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Do you aspire to be a time millionaire?

Diane Hall


Bag of money and hourglass on a seesaw

I read an article on this last week, about how the pandemic has seen some people reassess their lives and aspirations.

This subset of the population doesn’t yearn to be monetary millionaires. They are acutely aware how short our time is on Earth and have instead designed their lives so that they can enjoy the one true commodity that cannot be bought or sold: time.

It’s something I talked about in this article.

I absolutely align with these people, if I’m honest, though to outsiders it would not seem so. I have four jobs and one business, and a family and house to manage—looking in, it would appear that I never know whether I’m coming or going and that my life is pressured beyond measure. Whilst I’m not someone who spends their afternoons lazing in the last of the summer sun, these things are simply not true. Yes, I work and work and work. The reason for this is that I get a huge amount of fulfilment from my jobs. They all bring their own rewards and fulfilment, as does my business—however, if they didn’t, I’d quickly say ‘Ciao’, for the very reason stated above: life’s too short. My social life is melded into my work, as are my hobbies (I’ve designed my career so that I’m constantly doing fun things across many different industries, for which I just so happen to be paid). I don’t feel as if much of my time is actually spent ‘working’.

Admittedly, most time millionaires are unlikely to be like me; instead, they’re fulfilled by their hobbies and in how they spend their time outside of work. These people opt for part-time hours or careers with limited responsibility, so that they can focus on their other commitments.

Some time millionaires work full-time hours but have engineered a certain lifestyle. They work from home for a company that pays little attention to the productivity of its employees. As long as their computers are switched on, and provided they do the bare minimum, they slip under the radar, undetected. During the time they’re meant to be working they watch TV, have leisurely breakfasts and lunchtimes, they play games, sit in the garden, surf the net…whatever takes their fancy.

In the past, those who keep their noses to the grindstone would have termed these people ‘shirkers’ or ‘wasters’; however, there will probably be many people today—following the slower pace of lockdowns and the freedom they know can be enjoyed when working from home—who will actually be quite envious of their situations.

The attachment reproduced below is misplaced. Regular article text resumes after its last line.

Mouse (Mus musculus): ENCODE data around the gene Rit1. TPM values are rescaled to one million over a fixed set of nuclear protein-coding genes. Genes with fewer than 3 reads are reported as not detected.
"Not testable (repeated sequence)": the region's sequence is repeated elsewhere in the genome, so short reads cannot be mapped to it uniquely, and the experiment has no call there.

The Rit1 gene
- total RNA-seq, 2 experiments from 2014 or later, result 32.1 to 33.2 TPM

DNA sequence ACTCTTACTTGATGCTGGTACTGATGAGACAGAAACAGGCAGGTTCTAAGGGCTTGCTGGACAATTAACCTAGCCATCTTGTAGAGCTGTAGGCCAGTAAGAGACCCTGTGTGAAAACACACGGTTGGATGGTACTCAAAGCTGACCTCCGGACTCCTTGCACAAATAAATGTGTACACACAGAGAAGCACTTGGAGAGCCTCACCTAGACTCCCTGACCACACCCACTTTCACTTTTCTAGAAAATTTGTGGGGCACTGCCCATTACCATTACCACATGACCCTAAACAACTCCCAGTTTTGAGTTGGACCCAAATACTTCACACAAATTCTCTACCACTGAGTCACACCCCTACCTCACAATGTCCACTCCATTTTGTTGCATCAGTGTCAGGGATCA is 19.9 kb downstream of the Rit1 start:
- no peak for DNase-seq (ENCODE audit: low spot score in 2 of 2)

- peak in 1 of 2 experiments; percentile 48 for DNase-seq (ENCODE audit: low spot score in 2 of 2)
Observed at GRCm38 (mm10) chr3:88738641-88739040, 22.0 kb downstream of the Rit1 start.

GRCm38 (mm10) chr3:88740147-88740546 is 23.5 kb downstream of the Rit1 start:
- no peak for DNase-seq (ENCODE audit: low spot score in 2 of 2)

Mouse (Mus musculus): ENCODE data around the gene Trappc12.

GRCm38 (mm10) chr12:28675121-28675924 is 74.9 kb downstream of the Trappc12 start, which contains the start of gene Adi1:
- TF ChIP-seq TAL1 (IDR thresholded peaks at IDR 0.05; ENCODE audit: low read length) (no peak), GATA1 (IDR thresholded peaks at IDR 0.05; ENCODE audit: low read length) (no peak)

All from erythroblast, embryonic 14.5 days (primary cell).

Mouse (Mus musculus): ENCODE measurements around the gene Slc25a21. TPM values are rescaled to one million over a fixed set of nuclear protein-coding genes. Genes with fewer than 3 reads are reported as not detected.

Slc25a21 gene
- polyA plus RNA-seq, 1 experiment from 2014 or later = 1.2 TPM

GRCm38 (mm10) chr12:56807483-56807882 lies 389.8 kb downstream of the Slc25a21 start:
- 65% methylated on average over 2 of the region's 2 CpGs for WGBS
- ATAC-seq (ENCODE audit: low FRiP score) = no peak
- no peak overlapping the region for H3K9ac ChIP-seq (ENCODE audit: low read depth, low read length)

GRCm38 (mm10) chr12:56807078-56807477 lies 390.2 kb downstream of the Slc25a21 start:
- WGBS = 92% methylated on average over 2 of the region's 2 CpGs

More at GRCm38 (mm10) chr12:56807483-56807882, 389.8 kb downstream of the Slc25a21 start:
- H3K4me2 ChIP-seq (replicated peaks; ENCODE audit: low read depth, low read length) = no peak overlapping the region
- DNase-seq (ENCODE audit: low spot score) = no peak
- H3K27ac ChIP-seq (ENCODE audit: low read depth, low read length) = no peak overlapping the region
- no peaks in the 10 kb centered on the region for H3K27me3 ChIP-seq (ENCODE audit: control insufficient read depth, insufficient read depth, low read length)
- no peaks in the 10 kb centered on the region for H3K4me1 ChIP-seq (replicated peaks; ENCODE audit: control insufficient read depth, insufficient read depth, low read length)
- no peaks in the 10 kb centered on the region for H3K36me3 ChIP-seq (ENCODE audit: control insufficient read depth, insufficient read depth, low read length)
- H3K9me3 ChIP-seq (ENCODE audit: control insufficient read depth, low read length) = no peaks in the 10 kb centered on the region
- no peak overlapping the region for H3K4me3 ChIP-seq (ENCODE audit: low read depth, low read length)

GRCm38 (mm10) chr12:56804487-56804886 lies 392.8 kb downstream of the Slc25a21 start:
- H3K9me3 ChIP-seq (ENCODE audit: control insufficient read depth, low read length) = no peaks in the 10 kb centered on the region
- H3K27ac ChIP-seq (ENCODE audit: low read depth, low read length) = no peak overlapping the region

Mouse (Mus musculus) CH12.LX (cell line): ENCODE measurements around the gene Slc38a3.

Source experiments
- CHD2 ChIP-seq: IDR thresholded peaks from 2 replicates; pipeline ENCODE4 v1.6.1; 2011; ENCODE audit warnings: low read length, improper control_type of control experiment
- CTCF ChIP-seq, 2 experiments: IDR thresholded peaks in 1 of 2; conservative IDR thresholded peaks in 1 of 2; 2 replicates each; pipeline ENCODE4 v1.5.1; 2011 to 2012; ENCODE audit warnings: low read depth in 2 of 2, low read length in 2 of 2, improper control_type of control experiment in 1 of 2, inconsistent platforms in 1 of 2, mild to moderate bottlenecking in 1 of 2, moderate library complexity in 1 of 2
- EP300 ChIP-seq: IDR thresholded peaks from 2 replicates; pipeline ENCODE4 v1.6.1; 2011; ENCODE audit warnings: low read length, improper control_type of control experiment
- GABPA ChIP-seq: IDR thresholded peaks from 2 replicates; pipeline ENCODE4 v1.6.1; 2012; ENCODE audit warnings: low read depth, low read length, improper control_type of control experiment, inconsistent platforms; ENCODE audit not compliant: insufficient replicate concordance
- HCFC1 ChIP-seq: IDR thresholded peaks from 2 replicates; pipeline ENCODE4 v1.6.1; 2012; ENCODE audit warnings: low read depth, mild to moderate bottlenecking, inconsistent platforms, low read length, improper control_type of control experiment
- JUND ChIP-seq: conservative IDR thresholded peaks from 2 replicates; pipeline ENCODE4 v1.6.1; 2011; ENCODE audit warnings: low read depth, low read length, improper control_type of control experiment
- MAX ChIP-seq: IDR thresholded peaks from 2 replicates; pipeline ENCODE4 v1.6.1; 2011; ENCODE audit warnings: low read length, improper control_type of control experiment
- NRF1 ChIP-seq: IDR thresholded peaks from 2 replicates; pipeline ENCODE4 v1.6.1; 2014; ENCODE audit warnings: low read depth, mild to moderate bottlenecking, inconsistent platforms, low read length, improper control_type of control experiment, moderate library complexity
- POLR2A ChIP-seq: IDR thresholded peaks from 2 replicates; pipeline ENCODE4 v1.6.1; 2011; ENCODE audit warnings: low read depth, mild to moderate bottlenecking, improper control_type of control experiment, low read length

Who decided that working 40 hours a week or more is a true sign of success? Which employee will likely have the longer, healthier life—the time millionaire or the one that works 10 hours a day, 7 days a week, and who lost sight of how to relax or sleep without interruption years ago?

Be happy written on a tag

Be happy written on a tag

Money is all well and good, but once your basic needs are met and you have the funds to enjoy what you spend your time doing, what do you need more money for? Time millionaires don’t care about keeping up with the Joneses or showing off their wealth…after all, you can’t take your money with you, and we’ll all end up in a box of some kind one day. So the wealthy will have velvet lined boxes and the time millionaires may only be able to afford a cardboard version; both will go in the ground amongst the bugs and worms. You could argue that having more money improves the quality of life, in that you can visit more expensive restaurants and travel the world; however, if you did, you’d be missing the point. Some people can feel fulfilled from simply hanging around at home.

They don’t feel the need to travel the world. I can relate to this. On my bucket list, there are only a few things I’d like to see in person: the Northern Lights, Niagara Falls and New York City. I don’t hanker to see the pyramids, ride a gondola or visit far-flung places. I’m not a good traveller for a start, but let me explain how I see the first example. View alternative angles of the pyramids online and you’ll see a McDonalds practically sat in their midst, as well as a whole shanty town society at their rear; the images show their glory much better than if I saw them in real life. To go all that way and be disappointed…why bother?

We have a high unemployment rate at the moment, and whilst there have always been people happy to claim benefits and not work, despite being fit to do so, numbers are growing. Statistics show that 56% of the UK’s unemployed are not actively looking for work. They’ve made their peace with the income Universal Credit brings (no doubt some will have additional income streams of a nefarious nature) and have tailored their lives to suit, opting instead to be wholly time rich.

It’s a common theory, that we live in a society that’s designed to make us unhappy. Because, if we’re unhappy, we buy things we think will fill the void and/or make us happier. This premise becomes wasted on time millionaires, who feel happy and fulfilled with very little. Highly attuned to their wants and needs, they don’t have the urge (or budget) to buy superfluous items. They recognise that a desire for anything extra would drain time from their lives to attain, so they learn to dampen these feelings by appreciating what their freewheeling lives bring them.

Makes sense, really.

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